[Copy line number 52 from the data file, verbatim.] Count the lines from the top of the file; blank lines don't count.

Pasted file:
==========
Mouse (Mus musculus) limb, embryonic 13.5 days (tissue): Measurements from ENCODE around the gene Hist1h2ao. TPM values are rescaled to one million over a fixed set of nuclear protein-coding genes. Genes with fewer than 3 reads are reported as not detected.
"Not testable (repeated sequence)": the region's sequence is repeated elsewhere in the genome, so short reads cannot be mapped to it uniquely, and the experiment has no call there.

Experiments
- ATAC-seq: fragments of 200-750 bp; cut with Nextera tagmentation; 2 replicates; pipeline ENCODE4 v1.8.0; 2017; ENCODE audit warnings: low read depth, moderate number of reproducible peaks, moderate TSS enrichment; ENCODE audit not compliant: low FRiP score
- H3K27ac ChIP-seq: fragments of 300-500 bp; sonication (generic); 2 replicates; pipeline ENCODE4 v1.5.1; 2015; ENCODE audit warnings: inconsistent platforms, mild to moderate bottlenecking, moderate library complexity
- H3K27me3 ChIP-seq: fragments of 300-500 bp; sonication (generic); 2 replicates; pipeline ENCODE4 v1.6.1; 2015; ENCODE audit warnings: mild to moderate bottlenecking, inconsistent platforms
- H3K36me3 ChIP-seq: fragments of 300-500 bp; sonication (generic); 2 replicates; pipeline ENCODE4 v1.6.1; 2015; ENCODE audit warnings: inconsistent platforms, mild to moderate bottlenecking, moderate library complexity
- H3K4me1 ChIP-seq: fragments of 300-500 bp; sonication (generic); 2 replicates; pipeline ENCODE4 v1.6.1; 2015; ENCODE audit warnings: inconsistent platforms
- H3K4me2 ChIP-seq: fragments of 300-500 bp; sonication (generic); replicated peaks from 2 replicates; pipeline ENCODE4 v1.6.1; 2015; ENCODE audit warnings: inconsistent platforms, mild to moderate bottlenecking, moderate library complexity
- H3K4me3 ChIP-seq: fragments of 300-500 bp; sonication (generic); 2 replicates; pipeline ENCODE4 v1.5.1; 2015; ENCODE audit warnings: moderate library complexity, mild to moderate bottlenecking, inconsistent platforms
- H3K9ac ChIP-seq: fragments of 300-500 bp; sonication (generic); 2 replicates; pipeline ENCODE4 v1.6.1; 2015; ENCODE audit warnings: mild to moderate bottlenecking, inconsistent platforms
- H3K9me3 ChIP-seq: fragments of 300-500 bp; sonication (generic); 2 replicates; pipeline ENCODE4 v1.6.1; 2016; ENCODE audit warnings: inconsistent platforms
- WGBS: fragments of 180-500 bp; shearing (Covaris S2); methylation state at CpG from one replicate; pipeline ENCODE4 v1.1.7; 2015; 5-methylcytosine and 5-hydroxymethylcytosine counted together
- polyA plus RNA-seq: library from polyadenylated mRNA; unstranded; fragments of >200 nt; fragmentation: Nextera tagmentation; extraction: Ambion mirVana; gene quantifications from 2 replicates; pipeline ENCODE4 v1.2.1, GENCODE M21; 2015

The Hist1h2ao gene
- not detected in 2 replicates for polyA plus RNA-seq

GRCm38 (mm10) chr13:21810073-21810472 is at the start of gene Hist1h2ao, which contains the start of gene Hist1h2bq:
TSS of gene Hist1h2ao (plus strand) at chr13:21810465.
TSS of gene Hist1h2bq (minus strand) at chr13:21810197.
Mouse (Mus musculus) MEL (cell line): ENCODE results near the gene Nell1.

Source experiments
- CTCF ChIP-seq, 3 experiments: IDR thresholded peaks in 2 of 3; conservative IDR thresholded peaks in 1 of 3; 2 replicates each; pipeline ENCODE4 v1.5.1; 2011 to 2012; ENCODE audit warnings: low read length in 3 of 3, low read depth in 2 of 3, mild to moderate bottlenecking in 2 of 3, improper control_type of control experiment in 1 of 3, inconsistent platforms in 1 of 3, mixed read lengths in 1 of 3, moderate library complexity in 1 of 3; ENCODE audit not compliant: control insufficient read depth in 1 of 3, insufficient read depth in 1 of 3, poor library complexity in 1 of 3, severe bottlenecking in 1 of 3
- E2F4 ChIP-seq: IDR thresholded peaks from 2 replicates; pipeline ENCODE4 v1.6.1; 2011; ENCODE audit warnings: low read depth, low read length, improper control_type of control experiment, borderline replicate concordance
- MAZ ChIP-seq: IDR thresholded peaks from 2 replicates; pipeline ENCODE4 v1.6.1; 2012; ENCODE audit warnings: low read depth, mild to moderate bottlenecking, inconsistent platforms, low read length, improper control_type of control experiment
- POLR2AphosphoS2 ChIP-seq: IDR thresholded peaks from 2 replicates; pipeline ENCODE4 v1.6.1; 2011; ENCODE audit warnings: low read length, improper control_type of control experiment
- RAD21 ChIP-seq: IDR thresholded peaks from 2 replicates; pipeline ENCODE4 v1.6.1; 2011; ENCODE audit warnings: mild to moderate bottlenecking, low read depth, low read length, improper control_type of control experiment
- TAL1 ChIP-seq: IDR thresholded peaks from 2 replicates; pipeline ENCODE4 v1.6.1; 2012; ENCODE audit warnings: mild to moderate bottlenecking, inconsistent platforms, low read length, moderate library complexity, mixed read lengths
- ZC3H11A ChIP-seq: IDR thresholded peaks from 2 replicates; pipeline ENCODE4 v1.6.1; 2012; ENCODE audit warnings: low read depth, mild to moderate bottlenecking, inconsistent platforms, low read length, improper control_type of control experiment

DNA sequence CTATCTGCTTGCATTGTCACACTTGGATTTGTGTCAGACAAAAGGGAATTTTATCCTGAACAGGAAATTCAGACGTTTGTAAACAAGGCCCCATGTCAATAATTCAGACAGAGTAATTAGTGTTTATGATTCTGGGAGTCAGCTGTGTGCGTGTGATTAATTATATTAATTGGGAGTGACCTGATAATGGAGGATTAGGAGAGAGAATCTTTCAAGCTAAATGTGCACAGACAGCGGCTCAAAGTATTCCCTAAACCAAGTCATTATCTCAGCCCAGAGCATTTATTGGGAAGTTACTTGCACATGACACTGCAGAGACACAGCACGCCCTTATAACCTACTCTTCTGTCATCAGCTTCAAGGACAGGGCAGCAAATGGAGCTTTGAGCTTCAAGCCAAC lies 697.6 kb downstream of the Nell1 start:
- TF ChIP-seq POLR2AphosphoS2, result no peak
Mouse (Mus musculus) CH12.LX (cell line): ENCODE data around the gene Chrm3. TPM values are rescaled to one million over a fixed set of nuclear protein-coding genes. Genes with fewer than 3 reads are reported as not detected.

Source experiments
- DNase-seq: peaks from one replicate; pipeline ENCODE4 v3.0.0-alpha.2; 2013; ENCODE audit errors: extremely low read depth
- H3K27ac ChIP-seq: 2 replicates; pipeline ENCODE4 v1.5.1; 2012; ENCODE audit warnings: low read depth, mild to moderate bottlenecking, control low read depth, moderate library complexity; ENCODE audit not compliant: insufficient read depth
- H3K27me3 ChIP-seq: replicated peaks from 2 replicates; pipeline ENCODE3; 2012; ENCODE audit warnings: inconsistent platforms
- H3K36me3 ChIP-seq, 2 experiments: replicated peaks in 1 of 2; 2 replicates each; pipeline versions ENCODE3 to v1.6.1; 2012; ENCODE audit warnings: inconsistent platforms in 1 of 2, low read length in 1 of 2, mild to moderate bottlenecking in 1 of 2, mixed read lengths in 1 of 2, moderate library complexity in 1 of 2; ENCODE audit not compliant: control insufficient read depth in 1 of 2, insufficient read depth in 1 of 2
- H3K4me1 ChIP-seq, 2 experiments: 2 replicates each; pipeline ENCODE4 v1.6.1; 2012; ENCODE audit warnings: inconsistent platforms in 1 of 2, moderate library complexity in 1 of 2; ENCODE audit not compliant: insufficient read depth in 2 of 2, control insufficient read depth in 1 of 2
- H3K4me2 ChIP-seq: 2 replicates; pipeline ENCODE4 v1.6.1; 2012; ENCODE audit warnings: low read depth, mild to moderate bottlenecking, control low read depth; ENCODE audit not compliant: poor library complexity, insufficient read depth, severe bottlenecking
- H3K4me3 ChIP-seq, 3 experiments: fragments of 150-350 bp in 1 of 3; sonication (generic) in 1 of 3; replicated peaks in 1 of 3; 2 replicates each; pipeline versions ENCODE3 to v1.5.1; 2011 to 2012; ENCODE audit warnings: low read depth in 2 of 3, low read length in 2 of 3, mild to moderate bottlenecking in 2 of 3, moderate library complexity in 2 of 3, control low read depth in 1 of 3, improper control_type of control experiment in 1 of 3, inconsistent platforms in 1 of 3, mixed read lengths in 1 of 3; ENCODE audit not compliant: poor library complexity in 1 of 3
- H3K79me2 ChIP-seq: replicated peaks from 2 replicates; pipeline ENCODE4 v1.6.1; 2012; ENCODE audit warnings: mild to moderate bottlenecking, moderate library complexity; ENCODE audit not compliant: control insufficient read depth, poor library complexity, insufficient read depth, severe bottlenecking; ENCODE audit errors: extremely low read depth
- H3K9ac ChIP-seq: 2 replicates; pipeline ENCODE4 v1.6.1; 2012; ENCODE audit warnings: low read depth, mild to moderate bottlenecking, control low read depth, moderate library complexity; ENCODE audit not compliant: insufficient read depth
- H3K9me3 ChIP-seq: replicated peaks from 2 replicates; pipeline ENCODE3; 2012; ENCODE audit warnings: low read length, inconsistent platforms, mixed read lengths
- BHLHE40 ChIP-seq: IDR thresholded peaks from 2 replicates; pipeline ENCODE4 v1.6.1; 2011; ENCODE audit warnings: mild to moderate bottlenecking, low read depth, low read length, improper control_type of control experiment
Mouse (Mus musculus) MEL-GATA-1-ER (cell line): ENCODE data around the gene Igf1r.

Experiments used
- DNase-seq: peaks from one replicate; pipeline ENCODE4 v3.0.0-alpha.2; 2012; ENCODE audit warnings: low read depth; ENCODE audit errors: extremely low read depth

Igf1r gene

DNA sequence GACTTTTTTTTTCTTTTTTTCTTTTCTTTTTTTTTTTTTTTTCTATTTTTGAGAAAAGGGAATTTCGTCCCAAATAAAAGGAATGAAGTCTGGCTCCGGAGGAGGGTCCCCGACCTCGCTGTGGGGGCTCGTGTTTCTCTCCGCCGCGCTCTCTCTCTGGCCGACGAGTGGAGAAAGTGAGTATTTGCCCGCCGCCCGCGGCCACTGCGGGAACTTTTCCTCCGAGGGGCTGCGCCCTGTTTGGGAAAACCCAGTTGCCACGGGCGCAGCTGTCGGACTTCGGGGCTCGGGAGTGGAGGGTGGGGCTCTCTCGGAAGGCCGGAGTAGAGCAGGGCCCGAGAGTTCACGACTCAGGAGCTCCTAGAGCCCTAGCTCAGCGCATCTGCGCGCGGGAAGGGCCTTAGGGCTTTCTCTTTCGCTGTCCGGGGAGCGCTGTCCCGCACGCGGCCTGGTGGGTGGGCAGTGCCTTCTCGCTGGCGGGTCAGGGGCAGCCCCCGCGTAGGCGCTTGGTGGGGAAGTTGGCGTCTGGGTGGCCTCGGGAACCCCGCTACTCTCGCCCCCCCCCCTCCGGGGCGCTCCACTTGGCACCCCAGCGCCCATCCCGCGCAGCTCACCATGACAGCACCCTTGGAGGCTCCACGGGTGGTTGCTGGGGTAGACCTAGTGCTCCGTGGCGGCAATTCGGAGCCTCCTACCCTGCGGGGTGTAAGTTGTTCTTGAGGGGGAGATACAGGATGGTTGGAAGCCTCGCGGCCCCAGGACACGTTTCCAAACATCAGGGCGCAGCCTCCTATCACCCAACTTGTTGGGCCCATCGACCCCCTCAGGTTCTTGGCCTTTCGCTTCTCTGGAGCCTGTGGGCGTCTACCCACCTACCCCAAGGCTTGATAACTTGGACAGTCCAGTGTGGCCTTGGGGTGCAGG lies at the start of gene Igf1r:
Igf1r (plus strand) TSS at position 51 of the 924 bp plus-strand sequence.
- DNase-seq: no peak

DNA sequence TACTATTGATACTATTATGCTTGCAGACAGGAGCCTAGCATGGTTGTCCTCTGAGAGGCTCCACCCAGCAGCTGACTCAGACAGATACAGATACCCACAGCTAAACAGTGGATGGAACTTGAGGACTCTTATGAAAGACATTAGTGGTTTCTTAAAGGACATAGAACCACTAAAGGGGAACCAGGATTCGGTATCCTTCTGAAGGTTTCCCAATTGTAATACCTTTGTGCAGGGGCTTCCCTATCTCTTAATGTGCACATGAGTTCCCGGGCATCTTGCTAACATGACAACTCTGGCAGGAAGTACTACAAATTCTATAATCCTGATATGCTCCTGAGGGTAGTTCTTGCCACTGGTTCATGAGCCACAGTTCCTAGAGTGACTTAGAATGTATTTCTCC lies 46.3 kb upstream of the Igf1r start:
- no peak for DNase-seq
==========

- no peak for DNase-seq